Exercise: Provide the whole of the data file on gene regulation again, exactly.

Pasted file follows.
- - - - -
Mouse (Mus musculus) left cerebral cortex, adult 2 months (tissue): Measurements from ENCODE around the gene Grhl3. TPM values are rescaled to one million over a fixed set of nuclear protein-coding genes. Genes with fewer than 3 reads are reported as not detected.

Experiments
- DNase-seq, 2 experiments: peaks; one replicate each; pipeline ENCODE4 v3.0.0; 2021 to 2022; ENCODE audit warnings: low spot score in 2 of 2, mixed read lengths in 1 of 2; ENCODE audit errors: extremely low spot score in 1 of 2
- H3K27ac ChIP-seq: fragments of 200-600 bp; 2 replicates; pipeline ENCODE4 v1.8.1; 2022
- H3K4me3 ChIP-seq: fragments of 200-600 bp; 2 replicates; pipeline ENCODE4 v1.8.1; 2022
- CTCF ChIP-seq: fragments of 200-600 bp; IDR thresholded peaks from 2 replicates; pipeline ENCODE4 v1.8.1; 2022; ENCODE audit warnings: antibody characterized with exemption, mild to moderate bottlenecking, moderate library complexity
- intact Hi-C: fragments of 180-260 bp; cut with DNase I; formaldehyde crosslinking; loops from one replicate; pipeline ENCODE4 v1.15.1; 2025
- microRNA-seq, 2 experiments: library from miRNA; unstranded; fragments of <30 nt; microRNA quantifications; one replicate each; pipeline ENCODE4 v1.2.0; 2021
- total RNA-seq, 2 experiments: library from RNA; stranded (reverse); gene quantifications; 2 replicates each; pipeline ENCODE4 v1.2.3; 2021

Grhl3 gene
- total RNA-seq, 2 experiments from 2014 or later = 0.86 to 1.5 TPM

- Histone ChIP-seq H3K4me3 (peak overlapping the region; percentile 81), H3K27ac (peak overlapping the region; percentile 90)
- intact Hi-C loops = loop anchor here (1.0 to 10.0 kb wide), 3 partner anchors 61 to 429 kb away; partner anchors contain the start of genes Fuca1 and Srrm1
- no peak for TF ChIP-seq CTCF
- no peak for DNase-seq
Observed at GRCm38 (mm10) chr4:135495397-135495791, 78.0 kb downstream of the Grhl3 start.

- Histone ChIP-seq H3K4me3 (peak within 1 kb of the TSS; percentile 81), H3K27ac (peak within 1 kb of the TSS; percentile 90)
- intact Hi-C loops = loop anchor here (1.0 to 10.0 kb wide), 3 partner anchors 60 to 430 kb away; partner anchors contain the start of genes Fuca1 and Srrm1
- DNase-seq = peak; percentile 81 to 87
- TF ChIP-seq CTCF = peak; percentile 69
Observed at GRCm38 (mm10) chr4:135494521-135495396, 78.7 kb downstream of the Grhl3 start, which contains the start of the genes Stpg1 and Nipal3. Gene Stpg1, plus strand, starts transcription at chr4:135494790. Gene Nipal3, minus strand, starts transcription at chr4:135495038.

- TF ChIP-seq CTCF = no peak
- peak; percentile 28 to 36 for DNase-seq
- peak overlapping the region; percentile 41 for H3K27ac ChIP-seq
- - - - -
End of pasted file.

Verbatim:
Mouse (Mus musculus) left cerebral cortex, adult 2 months (tissue): Measurements from ENCODE around the gene Grhl3. TPM values are rescaled to one million over a fixed set of nuclear protein-coding genes. Genes with fewer than 3 reads are reported as not detected.

Experiments
- DNase-seq, 2 experiments: peaks; one replicate each; pipeline ENCODE4 v3.0.0; 2021 to 2022; ENCODE audit warnings: low spot score in 2 of 2, mixed read lengths in 1 of 2; ENCODE audit errors: extremely low spot score in 1 of 2
- H3K27ac ChIP-seq: fragments of 200-600 bp; 2 replicates; pipeline ENCODE4 v1.8.1; 2022
- H3K4me3 ChIP-seq: fragments of 200-600 bp; 2 replicates; pipeline ENCODE4 v1.8.1; 2022
- CTCF ChIP-seq: fragments of 200-600 bp; IDR thresholded peaks from 2 replicates; pipeline ENCODE4 v1.8.1; 2022; ENCODE audit warnings: antibody characterized with exemption, mild to moderate bottlenecking, moderate library complexity
- intact Hi-C: fragments of 180-260 bp; cut with DNase I; formaldehyde crosslinking; loops from one replicate; pipeline ENCODE4 v1.15.1; 2025
- microRNA-seq, 2 experiments: library from miRNA; unstranded; fragments of <30 nt; microRNA quantifications; one replicate each; pipeline ENCODE4 v1.2.0; 2021
- total RNA-seq, 2 experiments: library from RNA; stranded (reverse); gene quantifications; 2 replicates each; pipeline ENCODE4 v1.2.3; 2021

Grhl3 gene
- total RNA-seq, 2 experiments from 2014 or later = 0.86 to 1.5 TPM

- Histone ChIP-seq H3K4me3 (peak overlapping the region; percentile 81), H3K27ac (peak overlapping the region; percentile 90)
- intact Hi-C loops = loop anchor here (1.0 to 10.0 kb wide), 3 partner anchors 61 to 429 kb away; partner anchors contain the start of genes Fuca1 and Srrm1
- no peak for TF ChIP-seq CTCF
- no peak for DNase-seq
Observed at GRCm38 (mm10) chr4:135495397-135495791, 78.0 kb downstream of the Grhl3 start.

- Histone ChIP-seq H3K4me3 (peak within 1 kb of the TSS; percentile 81), H3K27ac (peak within 1 kb of the TSS; percentile 90)
- intact Hi-C loops = loop anchor here (1.0 to 10.0 kb wide), 3 partner anchors 60 to 430 kb away; partner anchors contain the start of genes Fuca1 and Srrm1
- DNase-seq = peak; percentile 81 to 87
- TF ChIP-seq CTCF = peak; percentile 69
Observed at GRCm38 (mm10) chr4:135494521-135495396, 78.7 kb downstream of the Grhl3 start, which contains the start of the genes Stpg1 and Nipal3. Gene Stpg1, plus strand, starts transcription at chr4:135494790. Gene Nipal3, minus strand, starts transcription at chr4:135495038.

- TF ChIP-seq CTCF = no peak
- peak; percentile 28 to 36 for DNase-seq
- peak overlapping the region; percentile 41 for H3K27ac ChIP-seq